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Management article
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Reference no. R0111F
Published by: Harvard Business Publishing
Published in: "Harvard Business Review", 2001

Abstract

Leadership is different from management, but not for the reasons most people think. Leadership isn't mystical and mysterious. It has nothing to do with having charisma or other special personality traits. It's not the province of a chosen few. Nor is leadership necessarily better than management or a replacement for it. Rather, leadership and management are two distinctive and complementary systems of action, argues John Kotter in this article, first published in 1990. Both are necessary for success in today's business environment. Management is about coping with complexity. Its practices and procedures are, for the most part, responses to the emergence of large, complex organizations in the 20th century. Leadership, by contrast, is about coping with change. Most US corporations today are overmanaged and underled. They need to develop their capacity to exercise leadership. Successful corporations don't wait for leaders to come along. They actively seek out people with leadership potential and expose them to career experiences designed to develop that potential. But while improving their ability to lead, companies should remember that strong leadership with weak management is no better. The real challenge is to combine strong leadership and strong management and use each to balance the other.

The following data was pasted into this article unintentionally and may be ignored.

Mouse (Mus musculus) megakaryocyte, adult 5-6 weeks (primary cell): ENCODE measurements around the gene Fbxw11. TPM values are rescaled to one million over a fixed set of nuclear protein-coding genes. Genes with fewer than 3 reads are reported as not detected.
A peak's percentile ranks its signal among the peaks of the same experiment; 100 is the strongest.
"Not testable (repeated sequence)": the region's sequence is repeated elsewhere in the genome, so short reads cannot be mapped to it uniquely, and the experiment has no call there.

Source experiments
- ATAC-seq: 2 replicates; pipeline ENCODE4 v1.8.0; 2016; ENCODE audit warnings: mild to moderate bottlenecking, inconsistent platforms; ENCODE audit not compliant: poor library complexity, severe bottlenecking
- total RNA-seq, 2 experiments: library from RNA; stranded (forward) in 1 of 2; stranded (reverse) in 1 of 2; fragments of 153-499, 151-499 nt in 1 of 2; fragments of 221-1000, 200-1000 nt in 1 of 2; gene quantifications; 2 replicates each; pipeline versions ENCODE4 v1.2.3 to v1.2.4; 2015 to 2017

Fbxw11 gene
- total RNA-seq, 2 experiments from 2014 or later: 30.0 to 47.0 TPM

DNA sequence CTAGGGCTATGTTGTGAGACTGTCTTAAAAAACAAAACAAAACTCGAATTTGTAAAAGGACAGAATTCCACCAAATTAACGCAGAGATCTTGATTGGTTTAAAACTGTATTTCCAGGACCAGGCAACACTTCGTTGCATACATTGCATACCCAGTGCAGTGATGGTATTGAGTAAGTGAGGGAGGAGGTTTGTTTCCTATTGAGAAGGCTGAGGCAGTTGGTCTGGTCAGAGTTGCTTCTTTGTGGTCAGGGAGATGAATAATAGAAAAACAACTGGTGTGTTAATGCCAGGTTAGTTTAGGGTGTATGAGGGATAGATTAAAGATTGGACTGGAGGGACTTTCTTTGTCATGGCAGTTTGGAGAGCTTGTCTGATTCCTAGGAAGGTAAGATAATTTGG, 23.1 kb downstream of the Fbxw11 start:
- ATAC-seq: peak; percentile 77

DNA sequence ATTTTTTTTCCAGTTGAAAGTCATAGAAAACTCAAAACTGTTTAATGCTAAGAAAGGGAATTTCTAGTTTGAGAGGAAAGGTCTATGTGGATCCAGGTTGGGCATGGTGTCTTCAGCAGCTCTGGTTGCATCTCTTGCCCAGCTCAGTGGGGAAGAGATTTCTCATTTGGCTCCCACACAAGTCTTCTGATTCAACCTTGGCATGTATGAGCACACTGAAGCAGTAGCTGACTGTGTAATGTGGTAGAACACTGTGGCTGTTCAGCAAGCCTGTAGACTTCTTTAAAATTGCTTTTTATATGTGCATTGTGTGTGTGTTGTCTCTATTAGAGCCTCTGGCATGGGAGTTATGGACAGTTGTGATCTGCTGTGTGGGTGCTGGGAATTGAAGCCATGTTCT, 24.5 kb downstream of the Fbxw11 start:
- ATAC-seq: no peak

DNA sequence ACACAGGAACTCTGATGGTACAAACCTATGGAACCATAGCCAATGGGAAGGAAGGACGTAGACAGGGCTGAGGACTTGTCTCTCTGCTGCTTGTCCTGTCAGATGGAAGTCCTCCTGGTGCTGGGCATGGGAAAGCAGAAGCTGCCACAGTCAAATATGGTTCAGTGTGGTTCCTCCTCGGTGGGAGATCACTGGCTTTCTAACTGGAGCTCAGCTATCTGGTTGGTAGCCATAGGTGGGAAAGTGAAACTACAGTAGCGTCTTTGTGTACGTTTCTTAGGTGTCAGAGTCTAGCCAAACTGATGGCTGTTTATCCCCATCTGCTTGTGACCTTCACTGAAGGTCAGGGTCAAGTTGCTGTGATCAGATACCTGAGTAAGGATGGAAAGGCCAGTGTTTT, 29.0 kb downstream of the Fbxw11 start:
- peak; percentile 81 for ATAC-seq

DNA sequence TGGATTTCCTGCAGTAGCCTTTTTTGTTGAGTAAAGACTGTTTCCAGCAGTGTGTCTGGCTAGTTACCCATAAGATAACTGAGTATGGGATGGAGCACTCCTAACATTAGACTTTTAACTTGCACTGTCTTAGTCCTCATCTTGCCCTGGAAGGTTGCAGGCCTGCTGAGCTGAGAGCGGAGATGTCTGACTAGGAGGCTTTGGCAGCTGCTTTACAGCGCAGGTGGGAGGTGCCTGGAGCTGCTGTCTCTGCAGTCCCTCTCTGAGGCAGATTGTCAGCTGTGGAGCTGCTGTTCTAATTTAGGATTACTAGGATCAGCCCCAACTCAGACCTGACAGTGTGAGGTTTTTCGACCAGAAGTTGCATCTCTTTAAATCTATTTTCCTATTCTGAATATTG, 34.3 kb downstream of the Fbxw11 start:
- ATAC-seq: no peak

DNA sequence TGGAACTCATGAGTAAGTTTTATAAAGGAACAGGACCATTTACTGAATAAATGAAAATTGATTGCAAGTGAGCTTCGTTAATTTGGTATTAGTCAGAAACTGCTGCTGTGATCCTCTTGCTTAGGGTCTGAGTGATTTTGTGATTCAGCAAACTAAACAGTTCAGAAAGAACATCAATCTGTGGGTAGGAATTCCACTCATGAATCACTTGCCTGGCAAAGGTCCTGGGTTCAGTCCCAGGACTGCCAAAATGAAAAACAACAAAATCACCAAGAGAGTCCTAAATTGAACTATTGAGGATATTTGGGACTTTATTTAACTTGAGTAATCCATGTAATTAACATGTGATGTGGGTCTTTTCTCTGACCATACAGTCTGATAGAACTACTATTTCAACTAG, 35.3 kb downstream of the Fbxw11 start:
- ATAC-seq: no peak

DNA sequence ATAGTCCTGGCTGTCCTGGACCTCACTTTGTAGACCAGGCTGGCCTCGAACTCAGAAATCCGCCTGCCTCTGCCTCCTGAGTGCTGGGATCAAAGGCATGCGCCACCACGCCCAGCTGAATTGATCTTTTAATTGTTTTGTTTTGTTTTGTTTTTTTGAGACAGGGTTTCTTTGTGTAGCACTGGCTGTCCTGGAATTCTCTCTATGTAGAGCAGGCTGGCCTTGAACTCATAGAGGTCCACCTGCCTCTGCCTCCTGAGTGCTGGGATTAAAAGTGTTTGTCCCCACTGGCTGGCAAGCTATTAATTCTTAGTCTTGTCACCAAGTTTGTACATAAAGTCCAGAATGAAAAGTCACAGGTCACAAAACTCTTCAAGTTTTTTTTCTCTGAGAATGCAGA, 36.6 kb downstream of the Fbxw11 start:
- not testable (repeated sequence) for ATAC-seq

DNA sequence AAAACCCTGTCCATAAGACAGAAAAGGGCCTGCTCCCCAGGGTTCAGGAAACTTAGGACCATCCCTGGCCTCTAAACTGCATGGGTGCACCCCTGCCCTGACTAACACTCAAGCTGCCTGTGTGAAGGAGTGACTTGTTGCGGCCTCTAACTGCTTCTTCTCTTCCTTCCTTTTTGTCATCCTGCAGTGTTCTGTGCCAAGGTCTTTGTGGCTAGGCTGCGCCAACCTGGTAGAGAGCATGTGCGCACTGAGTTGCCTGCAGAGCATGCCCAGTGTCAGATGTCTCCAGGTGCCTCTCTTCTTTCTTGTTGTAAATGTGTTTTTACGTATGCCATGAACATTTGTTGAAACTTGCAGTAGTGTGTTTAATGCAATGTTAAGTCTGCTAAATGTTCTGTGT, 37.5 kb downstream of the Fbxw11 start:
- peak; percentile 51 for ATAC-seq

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Abstract

Leadership is different from management, but not for the reasons most people think. Leadership isn't mystical and mysterious. It has nothing to do with having charisma or other special personality traits. It's not the province of a chosen few. Nor is leadership necessarily better than management or a replacement for it. Rather, leadership and management are two distinctive and complementary systems of action, argues John Kotter in this article, first published in 1990. Both are necessary for success in today's business environment. Management is about coping with complexity. Its practices and procedures are, for the most part, responses to the emergence of large, complex organizations in the 20th century. Leadership, by contrast, is about coping with change. Most US corporations today are overmanaged and underled. They need to develop their capacity to exercise leadership. Successful corporations don't wait for leaders to come along. They actively seek out people with leadership potential and expose them to career experiences designed to develop that potential. But while improving their ability to lead, companies should remember that strong leadership with weak management is no better. The real challenge is to combine strong leadership and strong management and use each to balance the other.

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